No prior teaching experience is necessary in most cases as employers offer training programs in Korea, providing additional teaching support from other teachers in your school or your Korean co-teacher (in the case of public school programs).

In order to apply with Aclipse, however, Your Bachelor's degree needs to be from an English-speaking country, and Associate's degrees are not accepted.

How much can I make teaching in Korea?

You can earn a starting monthly salary ranging from 2.4 to 4.0 Million KRW while teaching in Korea. Additionally, you'll enjoy perks like paid vacation, national holidays and your flight to Korea will be reimbursed.

For more information on teacher benefits, visit this link

Do English teachers In Korea get free housing?

Housing is provided for English teachers in Korea.

If housing is not provided, you will receive a higher salary.

Apartments may vary in size based on your teaching location, but they typically come with essential amenities such as a washer, closet, storage space, stove, refrigerator, and a bathroom with a toilet, sink, and shower.

Do I need to speak Korean in order to teach in Korea?

No, you don't need to be a native speaker or even know Korean to teach English in Korea.

In classrooms, only English is used for teaching. Students are not allowed to speak Korean during lessons, creating an all-English learning environment.

Can I experience this opportunity with a friend or partner?

We will accept applications and interview candidates with dependents, but these candidates should know that we cannot offer additional assistance with their dependents, and the employers will not assist in any way. Unfortunately, benefits are for employees only. Therefore, people bringing dependents like children, spouses, or partners will need to find their own accommodations, secure the visa for these dependents, pay for their flight, and secure schooling for any children. International schools can be very expensive. If you are bringing dependents, you will need to be placed in a city like Seoul, where it is easier to find apartments, schools, and support networks. Some employers do not accept applications from people with dependents so we will advise you on which employers do and do not.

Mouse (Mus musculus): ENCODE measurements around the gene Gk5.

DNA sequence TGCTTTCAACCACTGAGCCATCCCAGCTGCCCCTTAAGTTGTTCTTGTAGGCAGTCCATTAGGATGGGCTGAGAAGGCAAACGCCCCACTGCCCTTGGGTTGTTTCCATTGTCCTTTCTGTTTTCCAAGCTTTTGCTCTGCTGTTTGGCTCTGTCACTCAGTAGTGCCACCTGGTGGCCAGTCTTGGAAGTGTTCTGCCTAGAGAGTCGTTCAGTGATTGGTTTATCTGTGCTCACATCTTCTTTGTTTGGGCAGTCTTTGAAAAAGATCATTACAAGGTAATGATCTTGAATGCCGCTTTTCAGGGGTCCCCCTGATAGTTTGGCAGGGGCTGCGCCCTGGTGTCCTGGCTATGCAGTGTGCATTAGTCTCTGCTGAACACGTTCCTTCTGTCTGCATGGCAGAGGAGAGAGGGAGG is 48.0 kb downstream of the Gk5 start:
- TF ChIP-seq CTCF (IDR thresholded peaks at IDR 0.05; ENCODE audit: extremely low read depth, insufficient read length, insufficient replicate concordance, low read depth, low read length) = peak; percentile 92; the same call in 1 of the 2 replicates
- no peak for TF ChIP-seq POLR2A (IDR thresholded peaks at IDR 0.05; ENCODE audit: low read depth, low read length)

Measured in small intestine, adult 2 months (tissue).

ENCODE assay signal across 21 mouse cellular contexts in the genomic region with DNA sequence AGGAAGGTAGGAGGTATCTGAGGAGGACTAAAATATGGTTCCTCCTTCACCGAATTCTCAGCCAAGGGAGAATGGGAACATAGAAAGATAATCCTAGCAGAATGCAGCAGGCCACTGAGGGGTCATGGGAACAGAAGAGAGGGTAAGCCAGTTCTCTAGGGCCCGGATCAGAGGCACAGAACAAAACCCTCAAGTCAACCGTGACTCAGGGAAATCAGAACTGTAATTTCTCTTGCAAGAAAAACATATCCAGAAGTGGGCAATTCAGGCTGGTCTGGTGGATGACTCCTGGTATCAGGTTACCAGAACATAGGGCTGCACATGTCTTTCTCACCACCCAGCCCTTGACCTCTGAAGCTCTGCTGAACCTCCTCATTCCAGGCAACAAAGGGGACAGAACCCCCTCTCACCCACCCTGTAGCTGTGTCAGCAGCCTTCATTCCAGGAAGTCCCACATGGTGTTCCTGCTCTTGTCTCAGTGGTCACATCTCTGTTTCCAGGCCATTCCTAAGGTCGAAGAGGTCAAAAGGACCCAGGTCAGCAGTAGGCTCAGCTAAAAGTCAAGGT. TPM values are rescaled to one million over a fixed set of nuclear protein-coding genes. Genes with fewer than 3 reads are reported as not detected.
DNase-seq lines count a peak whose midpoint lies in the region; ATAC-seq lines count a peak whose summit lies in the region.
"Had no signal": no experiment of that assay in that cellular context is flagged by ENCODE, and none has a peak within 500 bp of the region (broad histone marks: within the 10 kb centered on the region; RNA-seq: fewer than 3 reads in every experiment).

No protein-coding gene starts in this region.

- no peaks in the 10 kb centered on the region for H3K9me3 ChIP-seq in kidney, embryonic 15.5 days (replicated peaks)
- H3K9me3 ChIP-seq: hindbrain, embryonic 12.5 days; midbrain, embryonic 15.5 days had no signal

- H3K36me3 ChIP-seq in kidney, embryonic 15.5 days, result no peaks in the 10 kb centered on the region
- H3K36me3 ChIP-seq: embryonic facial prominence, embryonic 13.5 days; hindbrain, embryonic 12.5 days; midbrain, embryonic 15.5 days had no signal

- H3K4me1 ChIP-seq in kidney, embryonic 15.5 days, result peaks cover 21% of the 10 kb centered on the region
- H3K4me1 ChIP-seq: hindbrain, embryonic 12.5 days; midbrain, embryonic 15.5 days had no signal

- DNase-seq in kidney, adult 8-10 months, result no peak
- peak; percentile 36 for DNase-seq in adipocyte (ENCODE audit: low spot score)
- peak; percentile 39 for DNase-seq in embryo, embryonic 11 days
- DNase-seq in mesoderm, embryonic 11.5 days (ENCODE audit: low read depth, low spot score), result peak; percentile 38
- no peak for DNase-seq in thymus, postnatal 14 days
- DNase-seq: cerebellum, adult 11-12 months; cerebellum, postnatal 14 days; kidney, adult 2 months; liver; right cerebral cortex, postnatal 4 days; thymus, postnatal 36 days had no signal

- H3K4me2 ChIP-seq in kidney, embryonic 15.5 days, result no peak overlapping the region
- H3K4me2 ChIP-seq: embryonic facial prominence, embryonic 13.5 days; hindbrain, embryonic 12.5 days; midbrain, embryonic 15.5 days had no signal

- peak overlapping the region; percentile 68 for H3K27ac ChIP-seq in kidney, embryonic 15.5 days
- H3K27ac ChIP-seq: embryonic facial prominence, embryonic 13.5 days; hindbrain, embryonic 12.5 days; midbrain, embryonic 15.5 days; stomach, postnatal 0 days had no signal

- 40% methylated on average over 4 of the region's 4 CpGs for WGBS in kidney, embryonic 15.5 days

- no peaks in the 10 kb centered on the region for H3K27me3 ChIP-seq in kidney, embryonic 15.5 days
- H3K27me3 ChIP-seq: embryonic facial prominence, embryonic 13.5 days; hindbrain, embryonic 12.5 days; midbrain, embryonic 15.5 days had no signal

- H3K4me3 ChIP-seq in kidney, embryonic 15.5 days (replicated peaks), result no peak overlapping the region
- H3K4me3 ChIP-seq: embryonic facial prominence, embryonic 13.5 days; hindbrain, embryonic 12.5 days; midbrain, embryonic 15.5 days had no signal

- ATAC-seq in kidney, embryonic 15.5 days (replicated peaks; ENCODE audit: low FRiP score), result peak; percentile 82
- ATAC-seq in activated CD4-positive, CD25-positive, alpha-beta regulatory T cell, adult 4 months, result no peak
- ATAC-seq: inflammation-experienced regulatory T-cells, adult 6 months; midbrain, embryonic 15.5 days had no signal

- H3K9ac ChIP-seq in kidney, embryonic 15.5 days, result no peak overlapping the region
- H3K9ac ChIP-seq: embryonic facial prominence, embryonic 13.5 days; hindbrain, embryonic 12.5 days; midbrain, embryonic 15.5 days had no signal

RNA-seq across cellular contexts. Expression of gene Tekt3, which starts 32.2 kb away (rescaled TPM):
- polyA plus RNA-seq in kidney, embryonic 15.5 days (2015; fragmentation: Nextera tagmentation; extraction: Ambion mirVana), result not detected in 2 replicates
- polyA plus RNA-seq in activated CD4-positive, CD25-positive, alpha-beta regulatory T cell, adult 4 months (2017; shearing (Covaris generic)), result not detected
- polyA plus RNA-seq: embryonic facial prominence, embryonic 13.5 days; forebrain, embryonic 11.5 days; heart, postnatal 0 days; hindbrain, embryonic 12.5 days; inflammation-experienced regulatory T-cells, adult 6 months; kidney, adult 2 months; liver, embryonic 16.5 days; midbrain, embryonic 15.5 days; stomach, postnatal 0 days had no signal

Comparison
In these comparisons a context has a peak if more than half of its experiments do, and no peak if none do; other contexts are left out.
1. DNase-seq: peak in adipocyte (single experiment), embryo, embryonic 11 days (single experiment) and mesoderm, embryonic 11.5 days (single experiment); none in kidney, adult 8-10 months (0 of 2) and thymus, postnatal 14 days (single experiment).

I'm thinking of enrolling in a TESL/CELTA course. Will that help?

Only certain programs (100+ hours of study) will qualify teachers to receive extra salary. It is not a requirement of the job to have a TESL/CELTA certificate, but it is definitely excellent preparation for an ESL teaching position. You can check out one of our partners if you're interested: https://www.theteflacademy.com/

What are we expected to teach?

Lesson plans are based on the curriculum. During training, teachers will learn how to teach the material. Teachers are encouraged to use their own creativity and individual teaching styles to engage students in the lesson material/content.

REVIEWS FROM OUR TEACHERS IN KOREA

What Our Teacher's Have To Say...